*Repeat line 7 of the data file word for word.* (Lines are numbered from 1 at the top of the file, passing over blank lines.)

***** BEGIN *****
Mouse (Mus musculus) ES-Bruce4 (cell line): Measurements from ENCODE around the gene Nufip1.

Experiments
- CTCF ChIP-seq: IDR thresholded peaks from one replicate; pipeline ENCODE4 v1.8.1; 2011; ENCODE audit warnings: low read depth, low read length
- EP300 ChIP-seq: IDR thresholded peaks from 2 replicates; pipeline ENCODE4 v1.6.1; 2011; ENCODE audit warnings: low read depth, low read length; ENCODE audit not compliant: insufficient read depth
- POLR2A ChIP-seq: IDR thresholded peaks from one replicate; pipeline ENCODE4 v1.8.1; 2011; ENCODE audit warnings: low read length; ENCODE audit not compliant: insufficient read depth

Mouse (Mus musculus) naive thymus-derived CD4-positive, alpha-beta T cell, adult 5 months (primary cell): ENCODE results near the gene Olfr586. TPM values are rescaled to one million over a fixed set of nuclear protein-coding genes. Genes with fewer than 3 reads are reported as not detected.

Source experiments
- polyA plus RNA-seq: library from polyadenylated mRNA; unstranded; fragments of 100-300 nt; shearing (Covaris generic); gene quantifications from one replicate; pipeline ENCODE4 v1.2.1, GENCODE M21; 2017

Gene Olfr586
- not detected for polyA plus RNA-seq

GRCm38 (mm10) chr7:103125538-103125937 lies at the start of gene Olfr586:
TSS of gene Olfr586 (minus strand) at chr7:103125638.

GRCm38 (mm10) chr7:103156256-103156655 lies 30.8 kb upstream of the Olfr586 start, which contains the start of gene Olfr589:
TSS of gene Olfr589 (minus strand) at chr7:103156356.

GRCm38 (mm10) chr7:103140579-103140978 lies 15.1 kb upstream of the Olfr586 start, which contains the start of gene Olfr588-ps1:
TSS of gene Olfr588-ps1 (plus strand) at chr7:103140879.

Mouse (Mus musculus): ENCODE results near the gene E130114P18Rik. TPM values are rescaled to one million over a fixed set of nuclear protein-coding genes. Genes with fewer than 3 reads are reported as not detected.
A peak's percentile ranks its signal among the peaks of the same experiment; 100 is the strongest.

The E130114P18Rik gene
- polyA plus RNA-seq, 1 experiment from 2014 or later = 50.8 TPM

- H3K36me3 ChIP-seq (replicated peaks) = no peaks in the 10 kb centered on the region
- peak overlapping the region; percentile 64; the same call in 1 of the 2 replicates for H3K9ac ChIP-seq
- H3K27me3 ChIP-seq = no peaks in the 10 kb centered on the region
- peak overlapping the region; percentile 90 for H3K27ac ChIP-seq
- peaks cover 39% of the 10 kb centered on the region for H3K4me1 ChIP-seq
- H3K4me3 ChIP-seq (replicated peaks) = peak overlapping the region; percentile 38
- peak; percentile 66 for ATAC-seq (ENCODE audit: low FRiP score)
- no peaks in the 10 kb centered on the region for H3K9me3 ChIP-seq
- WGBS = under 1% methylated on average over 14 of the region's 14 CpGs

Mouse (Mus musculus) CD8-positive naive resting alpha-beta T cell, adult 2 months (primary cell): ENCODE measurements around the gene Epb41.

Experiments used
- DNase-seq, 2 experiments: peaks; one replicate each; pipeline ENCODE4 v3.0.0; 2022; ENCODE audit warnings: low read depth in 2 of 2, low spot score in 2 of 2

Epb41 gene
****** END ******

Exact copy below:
Source experiments